The Fundamentalist misses the fact that the bible, which by its very nature of being a convoluted collection of stories, many of which contradict each other, serves to force us more deeply into our selves in seeking what kind of God there can be. Blind adherence to a private interpretation which has as its basis “God makes no errors”, means you shut your eyes to the dilemmas inherent in the texts. The need to reconcile all these differing visions of the God we believe in, helps us to grow and learn.
In other words, faith matures by seeking to reconcile the conflicts inherent in religion. Notice I said religion. Not faith. Faith, unencumbered by “scripture” probably does just fine on its own. But when scripture is chose (somebody else’s vision of God) as the standard by which we live, then we are headed for the extremes.
We either ignore the conflicts as the fundamentalists do, and remain childlike and immature in our beliefs providing grist for the ever turning mill of atheists, or as the atheists do, remain fixated on the conflicts as proof that the whole idea is a sham.
Scripture is nothing more than the reflections of faithful people, trying to describe their encounter with the divine. As such, it is surely instructive. But we have missed the point if we start to worship it, or if we conclude that it is the thing itself. Given its flaws, in the end, it serves neither well.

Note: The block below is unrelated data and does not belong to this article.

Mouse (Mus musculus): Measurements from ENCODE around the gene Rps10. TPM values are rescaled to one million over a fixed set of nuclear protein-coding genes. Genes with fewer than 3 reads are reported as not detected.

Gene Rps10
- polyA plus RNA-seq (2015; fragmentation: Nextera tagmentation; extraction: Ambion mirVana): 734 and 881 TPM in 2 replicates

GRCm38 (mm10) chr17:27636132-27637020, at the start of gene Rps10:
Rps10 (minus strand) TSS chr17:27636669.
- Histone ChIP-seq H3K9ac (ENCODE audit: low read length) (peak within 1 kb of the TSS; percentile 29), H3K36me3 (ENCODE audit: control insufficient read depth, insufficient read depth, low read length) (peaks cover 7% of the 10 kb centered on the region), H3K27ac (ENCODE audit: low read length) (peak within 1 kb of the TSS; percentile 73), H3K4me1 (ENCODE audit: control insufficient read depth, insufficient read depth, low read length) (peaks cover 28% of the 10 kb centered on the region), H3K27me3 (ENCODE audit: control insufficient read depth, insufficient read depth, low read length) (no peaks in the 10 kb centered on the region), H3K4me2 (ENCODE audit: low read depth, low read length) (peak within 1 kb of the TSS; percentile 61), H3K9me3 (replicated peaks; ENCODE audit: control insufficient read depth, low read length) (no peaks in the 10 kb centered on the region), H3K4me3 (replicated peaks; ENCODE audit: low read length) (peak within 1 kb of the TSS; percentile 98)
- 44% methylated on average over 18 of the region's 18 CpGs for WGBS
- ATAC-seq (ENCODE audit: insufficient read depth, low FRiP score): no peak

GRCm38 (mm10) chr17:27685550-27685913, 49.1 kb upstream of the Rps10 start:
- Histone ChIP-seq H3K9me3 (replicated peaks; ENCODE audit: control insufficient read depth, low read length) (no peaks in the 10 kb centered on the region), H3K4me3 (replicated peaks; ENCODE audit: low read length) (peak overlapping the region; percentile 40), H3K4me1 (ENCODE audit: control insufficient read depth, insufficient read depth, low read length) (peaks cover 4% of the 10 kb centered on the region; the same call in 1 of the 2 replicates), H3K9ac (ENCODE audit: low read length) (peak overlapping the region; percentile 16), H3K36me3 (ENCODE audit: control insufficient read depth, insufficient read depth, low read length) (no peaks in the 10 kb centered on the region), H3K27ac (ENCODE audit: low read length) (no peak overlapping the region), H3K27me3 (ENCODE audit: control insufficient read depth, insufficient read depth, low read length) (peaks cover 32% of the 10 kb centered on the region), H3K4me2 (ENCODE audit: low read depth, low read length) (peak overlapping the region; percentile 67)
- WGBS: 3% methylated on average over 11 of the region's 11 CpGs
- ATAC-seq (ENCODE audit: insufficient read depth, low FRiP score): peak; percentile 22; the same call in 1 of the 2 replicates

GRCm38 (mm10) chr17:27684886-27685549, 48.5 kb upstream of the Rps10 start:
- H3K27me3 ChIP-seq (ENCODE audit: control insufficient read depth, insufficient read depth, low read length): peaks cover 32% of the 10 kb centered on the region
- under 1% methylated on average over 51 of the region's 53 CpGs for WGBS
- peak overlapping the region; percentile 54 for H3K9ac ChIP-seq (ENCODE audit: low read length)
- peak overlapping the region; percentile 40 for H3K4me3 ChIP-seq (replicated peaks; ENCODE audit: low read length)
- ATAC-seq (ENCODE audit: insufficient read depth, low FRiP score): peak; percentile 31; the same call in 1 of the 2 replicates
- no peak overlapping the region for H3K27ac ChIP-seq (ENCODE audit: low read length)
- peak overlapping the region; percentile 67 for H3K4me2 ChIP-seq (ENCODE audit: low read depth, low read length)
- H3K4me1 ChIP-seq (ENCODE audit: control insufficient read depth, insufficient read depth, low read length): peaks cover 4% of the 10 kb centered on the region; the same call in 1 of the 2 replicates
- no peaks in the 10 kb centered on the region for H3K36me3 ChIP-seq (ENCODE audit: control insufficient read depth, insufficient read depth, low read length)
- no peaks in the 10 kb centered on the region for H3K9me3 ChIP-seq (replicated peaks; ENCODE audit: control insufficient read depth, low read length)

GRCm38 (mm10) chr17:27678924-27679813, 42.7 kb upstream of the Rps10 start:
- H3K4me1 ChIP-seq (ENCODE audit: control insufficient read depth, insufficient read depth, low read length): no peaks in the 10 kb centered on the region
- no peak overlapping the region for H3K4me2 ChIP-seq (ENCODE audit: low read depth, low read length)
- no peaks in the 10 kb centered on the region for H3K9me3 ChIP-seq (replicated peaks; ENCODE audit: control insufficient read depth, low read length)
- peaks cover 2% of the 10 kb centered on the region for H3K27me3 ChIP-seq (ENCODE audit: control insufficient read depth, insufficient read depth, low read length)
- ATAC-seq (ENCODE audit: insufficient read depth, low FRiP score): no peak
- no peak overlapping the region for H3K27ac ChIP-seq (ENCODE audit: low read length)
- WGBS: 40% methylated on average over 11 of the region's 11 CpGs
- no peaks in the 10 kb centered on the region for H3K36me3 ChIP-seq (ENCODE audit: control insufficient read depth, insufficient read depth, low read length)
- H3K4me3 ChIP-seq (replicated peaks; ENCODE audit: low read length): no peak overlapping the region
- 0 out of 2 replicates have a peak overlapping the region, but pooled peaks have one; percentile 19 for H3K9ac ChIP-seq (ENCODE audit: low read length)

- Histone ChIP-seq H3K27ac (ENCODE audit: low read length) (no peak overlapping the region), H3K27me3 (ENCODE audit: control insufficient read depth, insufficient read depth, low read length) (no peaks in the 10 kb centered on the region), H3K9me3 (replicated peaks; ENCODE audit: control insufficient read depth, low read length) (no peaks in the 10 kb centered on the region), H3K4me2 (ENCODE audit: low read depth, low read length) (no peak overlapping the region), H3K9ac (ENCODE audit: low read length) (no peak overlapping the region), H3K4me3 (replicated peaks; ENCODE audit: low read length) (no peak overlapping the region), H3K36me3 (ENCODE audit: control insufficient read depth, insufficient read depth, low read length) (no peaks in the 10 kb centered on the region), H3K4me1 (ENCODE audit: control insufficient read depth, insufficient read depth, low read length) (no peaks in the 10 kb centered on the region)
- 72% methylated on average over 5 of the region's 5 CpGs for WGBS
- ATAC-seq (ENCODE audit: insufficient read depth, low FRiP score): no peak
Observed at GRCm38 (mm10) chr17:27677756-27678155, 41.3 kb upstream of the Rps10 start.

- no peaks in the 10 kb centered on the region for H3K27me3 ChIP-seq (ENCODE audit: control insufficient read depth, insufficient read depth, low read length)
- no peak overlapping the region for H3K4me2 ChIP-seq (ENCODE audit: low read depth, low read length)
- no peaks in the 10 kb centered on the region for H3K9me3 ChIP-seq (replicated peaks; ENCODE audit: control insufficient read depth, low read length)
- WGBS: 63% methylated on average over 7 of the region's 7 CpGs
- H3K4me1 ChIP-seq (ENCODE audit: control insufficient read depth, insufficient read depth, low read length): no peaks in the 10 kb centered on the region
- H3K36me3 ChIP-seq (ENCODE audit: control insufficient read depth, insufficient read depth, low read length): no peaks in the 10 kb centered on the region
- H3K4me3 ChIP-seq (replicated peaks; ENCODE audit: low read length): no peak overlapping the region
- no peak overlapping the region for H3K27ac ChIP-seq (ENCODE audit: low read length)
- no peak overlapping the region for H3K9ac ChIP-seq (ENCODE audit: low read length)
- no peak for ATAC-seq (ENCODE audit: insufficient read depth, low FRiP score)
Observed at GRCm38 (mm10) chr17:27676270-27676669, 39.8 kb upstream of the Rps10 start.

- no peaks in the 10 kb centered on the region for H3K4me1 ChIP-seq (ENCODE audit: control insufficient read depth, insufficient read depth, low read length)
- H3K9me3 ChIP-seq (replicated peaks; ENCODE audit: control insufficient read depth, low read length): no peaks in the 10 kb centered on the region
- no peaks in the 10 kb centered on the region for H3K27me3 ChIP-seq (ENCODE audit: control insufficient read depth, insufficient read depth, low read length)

It is not anti-intellectual (as someone told me last week) to believe in God. Nor is deciding that there is insufficient evidence of a persuasive nature worthy to offer one’s time to, intellectual. One is drawn to the divine, or one is not. One can be spiritual as hell without ever opening a religious text or offering a prayer. God requires no ritual.
But the journey requires our attention to the questions. The questions of who we are, where we came from, where we are headed, and what it all means are the questions of human kind. They can and should offer us much grace in their pursuit. That we find no answers or at least no ultimate answers, is not the point either. It is the search that matures us, ripens us, and brings forth our truest selves.
I am as put off by the smug retort of the fundamentalist who smirks and says she will “pray for me”, meaning really that she’s sure I’m headed for hell, while she, in her surety of who and what God is, is not, as I am by the smug arrogance of the atheist who tells me I’m lacking in rational thinking. Both think themselves better than me, while exhibiting all the ignorance one expects of those who are sure about most anything.
The truly rational human, it seems to me, should probably leave surety to what René Descartes said, “I think, therefore I am.” And I’m not entirely sure that that holds up either.
Simply give up all these notions of “knowing”. As Pema Chödrön suggests, learn to live in the uncertainty. For whether we believe it or not, it is all uncertain, and that in reality is the blessing.
Dance in the sunshine just because it feels right.
- Militant Fundamentalist Atheism (roadupward.wordpress.com)
- Effective and Compassionate Atheism (roguepriest.net)